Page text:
Some of the most recognisable designs of the 20th century – from patterns to furniture, posters to sculpture – have been thought up by female designers. Here are our favourite five.
Lucienne Day was not one to hang off the coat-tails of her husband, renowned furniture designer Robin Day. After her ‘Calyx’ pattern (which she is pictured with, above) caught the eye of tastemakers at the 1951 Festival of Britain, it became the go-to fabric for interior designers of the 1950s and ’60s. She went on to become the first female Master of the elite Faculty of Royal Designers for Industry and her textiles can still be bought from Classic Textiles for £75 per m.
Herry Perry (also known as Heather Perry) was the most famous of a roster of female designers that London Transport cultivated during the 1920s and ’30s. She trained at the London School of Arts and Crafts and her designs, which are often seen on postcards and posters, were originally used to promote day trips out to the London suburbs. The first ever recorded poster designed for London Transport by a woman dates from 1910. A new exhibition of London Transport’s posters by women is runs until next April at the London Transport Museum in Covent Garden.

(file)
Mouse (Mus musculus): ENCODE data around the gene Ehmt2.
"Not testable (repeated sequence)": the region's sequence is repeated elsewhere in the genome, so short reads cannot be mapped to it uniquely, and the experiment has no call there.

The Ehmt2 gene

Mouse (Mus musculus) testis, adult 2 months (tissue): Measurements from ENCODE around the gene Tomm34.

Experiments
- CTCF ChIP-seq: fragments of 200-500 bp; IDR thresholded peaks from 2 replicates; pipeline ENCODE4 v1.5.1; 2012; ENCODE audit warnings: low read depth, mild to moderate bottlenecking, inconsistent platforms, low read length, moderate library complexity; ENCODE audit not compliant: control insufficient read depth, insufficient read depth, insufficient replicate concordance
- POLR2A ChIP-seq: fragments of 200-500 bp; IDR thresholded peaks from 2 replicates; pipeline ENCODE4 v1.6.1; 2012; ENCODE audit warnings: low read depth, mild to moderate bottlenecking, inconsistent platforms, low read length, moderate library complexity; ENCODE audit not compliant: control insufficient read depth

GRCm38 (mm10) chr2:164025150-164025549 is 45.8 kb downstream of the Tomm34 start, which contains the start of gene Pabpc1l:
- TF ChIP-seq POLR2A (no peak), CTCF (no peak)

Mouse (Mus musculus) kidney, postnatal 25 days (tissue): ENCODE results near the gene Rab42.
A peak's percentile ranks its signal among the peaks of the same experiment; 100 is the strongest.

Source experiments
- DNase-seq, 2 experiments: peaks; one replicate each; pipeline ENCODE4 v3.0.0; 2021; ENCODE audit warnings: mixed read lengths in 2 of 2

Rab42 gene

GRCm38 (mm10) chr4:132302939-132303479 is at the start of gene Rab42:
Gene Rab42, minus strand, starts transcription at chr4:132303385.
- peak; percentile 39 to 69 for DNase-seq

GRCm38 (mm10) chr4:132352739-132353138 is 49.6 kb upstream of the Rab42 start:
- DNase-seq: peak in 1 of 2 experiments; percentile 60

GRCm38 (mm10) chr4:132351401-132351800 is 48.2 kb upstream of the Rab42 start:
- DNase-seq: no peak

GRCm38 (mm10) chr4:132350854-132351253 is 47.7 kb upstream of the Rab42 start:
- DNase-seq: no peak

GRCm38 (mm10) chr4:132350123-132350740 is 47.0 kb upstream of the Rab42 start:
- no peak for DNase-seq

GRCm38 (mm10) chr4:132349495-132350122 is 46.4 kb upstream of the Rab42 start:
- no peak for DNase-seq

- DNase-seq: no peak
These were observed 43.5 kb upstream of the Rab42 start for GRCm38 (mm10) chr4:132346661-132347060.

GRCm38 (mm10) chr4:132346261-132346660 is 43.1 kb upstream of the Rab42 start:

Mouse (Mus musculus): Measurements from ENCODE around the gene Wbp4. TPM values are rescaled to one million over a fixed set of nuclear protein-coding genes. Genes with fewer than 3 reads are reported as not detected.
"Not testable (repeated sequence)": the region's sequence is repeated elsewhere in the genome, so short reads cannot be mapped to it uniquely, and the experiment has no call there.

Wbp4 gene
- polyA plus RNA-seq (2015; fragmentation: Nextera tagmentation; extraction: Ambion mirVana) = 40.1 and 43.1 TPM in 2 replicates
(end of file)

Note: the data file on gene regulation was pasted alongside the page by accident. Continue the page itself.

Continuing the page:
Ray’s creative designs along with those of her husband Charles were a tour de force in 20th century design. Ray was already blazing a trail in abstract art before she met Charles and they began their collaboration on designs that led to pioneering work on fibreglass furniture and using plastic resin. You can find a wealth of their designs at The Conran Shop in both full-scale and miniature versions. Don’t miss the Barbican’s retrospective of their designs from 21st October.
Brought up in the early 1900s by a father who believed in giving all his children the same level of education regardless of gender, Hepworth went on to become one of the most influential sculptors of the 20th century.
Her only real precursors in the field of abstract sculpture were Jacob Epstein and Henri Gaudier-Brzeska and she also pioneered techniques of working directly with the material rather than sending off casts to master craftsman, as had been done historically. Discover more about her and the three exhibitions celebrating her work this year in our May issue, out 2nd April. You can buy prints of her work from John Lewis for £75.
Due to her tragic early death at the age of 44, Lana Mackinnon has not had the recognition she deserves. A textile artist whose work featured in both the V&A’s 1946 Britain Can Make It exhibition and the Festival of Britain in 1951, she was heavily influenced by her travels in Paris and Scandinavia, making her designs appear as fresh today as they did then. Her family have spent many years researching her archive and have recently remastered her best-loved designs. You can buy them from Surface View from £60 per m.
Who would you add to the list? Post a comment below or tweet us at @homes_antiques